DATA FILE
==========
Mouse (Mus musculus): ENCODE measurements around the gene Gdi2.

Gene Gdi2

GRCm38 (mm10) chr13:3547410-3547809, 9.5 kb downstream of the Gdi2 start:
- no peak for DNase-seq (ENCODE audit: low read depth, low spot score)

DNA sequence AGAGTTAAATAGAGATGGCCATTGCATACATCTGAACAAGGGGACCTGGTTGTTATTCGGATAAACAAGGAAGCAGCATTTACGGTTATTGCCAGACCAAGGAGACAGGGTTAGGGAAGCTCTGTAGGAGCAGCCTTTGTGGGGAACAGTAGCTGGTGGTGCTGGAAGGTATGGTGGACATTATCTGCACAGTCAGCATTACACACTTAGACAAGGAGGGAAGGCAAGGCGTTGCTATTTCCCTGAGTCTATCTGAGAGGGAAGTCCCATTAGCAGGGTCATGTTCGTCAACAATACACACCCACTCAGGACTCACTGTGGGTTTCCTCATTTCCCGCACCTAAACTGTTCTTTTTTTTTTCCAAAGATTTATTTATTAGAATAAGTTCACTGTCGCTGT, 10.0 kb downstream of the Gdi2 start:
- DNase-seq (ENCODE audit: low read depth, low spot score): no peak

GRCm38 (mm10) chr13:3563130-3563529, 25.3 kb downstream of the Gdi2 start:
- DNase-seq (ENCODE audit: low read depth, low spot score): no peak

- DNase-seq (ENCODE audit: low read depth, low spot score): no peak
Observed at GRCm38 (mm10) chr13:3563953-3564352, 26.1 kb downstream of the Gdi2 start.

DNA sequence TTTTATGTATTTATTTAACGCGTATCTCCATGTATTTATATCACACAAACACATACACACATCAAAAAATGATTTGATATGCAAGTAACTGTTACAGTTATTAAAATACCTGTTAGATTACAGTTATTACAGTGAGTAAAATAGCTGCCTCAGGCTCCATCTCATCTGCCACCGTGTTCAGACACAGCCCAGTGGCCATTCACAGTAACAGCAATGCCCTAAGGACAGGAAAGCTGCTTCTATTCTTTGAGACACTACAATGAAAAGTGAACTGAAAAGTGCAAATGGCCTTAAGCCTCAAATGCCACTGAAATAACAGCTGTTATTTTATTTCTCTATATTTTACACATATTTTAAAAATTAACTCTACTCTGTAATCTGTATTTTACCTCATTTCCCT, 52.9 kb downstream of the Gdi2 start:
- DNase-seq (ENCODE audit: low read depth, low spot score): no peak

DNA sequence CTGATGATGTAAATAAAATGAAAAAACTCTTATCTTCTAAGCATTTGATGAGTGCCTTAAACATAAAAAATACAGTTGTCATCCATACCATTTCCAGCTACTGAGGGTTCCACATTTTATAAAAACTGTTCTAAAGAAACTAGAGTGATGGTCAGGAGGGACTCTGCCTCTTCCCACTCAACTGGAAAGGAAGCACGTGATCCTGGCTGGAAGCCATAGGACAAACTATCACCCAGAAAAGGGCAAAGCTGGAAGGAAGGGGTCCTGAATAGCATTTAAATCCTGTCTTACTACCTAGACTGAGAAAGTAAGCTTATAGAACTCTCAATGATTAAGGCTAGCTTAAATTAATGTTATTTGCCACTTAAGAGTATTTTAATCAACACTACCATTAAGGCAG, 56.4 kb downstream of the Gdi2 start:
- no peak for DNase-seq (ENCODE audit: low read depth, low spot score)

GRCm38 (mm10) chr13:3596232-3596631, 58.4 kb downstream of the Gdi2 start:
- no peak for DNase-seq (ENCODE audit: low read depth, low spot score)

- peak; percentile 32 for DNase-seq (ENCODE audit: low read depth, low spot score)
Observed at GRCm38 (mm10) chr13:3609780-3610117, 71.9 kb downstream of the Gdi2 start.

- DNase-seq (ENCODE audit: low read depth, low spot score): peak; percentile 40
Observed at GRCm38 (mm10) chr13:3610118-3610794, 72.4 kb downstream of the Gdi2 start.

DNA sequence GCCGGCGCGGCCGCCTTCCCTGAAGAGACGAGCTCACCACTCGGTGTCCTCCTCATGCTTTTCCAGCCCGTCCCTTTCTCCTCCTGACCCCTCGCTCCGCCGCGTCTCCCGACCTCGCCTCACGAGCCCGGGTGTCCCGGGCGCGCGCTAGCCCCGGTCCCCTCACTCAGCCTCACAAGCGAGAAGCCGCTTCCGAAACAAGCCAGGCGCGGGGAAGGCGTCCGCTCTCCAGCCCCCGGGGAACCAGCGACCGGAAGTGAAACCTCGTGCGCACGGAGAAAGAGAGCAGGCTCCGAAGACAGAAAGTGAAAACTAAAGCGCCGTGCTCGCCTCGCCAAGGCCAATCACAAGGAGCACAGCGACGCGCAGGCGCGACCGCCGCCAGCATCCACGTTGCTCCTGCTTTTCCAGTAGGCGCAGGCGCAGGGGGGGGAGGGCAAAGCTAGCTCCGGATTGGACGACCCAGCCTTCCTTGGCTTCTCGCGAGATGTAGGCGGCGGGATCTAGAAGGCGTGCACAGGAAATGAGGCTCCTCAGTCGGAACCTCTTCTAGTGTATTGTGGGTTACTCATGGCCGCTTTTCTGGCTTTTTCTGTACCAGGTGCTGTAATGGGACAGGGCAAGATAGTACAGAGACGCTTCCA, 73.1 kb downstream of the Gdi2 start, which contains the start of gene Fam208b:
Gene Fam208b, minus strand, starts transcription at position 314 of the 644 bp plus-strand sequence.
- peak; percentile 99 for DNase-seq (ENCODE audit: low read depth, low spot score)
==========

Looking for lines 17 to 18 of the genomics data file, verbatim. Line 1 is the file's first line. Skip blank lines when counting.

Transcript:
- peak; percentile 32 for DNase-seq (ENCODE audit: low read depth, low spot score)
Observed at GRCm38 (mm10) chr13:3609780-3610117, 71.9 kb downstream of the Gdi2 start.